% of GDP
In 1918 the Slovaks joined the closely related Czechs to form Czechoslovakia. Following the chaos of World War II, Czechoslovakia became a communist nation within Soviet-ruled Eastern Europe. Soviet influence collapsed in 1989 and Czechoslovakia once more became free. The Slovaks and the Czechs agreed to separate peacefully on 1 January 1993. Historic, political, and geographic factors have caused Slovakia to experience more difficulty in developing a modern market economy than some of its Central European neighbours.
Update No: 080 - (01/01/04)
Foreign investment; the dynamo of growth
The Slovak economy is now attracting a lot of interest from foreign investors, who previously had tended to avoid it. In the 1990s Slovakia was ruled by Vladimir Meciar, an old-time thuggish nationalist, who stalled reform, except such as 'reformed' the finances of himself and his cronies. He had brought about independence from the Czechs in 1993 with just this in mind.
He had one virtue. He left office as premier when voted out in 1998. His successors have done a much better job, transforming Slovakia's international image as a result.
Foreign investment began to come in, noting the underlying advantages of the country, its central location, low wages, yet highly educated work-force.
The turning point came in the country's car industry, which is benefiting from the success in Slovakia beating Poland as the destination of a massive investment by France's PSA Peugeot Citroen. The motor industry is the motor of growth, along with transport equipment generally. An export offensive can be expected next year.
Other investors began to flock in, Austrians and Germans, who began to realise the dramatic improvements to their cost structures by relocating a few kilometres eastwards. Real wages actually keep falling in Slovakia, by 3.7% in August year-on-year.
Total industrial production is up by 7.7% on the year, and gross company (not workers') earnings are booming at 64.3bn crowns. The economy is becoming a capitalists' paradise.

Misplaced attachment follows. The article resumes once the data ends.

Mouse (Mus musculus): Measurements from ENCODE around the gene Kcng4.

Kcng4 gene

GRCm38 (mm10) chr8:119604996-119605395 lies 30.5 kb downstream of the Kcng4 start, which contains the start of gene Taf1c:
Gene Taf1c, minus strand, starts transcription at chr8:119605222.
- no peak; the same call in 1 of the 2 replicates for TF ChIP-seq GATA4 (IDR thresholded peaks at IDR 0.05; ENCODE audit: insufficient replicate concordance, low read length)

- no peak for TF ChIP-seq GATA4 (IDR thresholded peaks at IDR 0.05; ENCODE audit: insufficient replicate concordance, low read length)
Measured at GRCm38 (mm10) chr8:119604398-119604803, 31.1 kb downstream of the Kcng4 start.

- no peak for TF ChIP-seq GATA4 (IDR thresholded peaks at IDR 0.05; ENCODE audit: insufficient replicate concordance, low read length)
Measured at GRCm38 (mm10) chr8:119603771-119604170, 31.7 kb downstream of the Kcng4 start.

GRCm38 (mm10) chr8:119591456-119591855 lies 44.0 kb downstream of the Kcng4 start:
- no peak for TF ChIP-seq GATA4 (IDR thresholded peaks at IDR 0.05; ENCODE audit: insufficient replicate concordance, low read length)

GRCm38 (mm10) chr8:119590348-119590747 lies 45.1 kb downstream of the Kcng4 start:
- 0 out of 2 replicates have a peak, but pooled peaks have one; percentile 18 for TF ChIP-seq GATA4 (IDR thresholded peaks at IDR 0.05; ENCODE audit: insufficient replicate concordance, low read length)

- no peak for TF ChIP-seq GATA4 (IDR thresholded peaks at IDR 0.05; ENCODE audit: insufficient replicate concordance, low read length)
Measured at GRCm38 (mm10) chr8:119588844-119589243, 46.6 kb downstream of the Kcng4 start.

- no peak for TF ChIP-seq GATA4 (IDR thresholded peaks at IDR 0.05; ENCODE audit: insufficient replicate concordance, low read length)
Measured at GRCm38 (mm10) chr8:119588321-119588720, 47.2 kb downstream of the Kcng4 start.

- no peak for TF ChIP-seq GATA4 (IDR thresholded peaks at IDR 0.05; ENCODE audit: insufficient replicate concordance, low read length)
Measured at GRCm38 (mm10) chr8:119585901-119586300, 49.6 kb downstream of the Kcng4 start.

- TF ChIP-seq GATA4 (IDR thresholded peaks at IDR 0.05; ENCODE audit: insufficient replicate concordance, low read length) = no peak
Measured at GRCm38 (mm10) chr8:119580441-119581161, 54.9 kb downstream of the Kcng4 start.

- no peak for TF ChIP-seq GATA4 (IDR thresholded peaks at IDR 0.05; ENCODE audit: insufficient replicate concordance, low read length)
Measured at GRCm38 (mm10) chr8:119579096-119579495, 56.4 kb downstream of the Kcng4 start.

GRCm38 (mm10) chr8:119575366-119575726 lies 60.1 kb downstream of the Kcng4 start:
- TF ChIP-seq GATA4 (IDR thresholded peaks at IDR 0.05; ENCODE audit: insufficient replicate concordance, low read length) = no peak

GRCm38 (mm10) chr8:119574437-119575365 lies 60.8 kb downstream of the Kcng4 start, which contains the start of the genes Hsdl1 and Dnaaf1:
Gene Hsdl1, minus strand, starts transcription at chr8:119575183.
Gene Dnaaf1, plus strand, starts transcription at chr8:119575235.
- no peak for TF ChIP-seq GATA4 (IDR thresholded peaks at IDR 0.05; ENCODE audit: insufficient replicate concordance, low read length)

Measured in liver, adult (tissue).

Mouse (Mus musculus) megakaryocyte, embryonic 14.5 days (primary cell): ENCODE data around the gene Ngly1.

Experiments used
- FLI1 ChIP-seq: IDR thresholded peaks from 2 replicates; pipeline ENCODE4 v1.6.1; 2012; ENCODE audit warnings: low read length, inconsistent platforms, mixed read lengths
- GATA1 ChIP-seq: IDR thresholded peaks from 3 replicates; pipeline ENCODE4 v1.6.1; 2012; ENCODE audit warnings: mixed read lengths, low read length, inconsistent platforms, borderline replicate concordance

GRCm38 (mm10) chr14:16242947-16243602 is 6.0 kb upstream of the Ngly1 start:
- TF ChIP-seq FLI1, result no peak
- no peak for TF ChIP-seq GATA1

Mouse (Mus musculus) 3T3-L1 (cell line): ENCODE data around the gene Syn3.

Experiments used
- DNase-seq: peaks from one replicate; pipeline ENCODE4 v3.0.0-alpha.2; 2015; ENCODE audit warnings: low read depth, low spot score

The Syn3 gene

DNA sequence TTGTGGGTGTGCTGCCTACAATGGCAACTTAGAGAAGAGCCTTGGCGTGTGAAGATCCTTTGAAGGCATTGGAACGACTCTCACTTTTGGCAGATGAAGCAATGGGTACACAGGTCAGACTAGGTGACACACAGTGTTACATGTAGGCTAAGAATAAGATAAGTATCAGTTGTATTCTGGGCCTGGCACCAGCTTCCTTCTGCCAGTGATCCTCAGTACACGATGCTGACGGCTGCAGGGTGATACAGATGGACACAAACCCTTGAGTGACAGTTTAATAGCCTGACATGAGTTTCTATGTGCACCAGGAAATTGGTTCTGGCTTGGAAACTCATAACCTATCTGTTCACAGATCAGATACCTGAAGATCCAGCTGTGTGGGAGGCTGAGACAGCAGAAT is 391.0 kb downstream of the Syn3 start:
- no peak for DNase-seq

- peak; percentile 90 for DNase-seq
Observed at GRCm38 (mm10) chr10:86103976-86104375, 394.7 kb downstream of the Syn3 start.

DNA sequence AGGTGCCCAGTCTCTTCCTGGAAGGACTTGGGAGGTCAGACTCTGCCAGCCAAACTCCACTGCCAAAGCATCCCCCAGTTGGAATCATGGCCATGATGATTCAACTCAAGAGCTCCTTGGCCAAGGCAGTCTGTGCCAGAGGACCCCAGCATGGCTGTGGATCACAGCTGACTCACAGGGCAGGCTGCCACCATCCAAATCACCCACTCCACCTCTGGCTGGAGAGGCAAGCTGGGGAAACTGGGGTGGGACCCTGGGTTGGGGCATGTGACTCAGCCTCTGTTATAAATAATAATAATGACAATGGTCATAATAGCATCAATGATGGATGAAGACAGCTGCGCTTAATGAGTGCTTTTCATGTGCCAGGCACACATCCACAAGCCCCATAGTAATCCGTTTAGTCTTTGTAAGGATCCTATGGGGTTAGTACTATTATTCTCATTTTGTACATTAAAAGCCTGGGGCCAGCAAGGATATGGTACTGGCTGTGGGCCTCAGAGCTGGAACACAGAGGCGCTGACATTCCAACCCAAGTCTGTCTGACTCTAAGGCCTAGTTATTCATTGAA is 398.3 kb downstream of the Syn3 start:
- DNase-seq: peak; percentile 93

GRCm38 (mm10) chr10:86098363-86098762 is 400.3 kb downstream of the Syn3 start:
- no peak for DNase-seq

Looked at from this perspective, the economy is doing well. The Slovaks have a coalition government in power, which is coping with a situation that is showing signs of macro-economic improvement, the more welcome because the EU economies next door have been so long in the doldrums. GDP growth for 2003 is expected to come in at 3.9%, while it is expected to be 4% in 2004, the year of Slovakia's accession to the EU.
Things don't look so good from a different perspective, that of the worker. Unemployment is still almost 14% of the work force, admittedly down from 17% in February, while inflation is close to double figures, being 9.6% on an annual basis in October, the latest available figure. That of course accounts for the steep contraction in real wages.
But the IMF in a recent evaluation is supportive, noting that growth is strong, macro-economic imbalances are narrowing, unemployment is declining and core inflation is low. The country's external current account deficit is projected to narrow to 4% of GDP in 2003 and 2004, based on robust export growth as Germany and other EU economies begin to pick up.
Need to address fiscal problems
The IMF also notes that, as regards fiscal policy, the 2004 budget is a welcome step towards further fiscal consolidation. This is due to the government adopting an appropriate budget deficit target of 3.9% of GDP for 2004, while implementing an ambitious tax reform.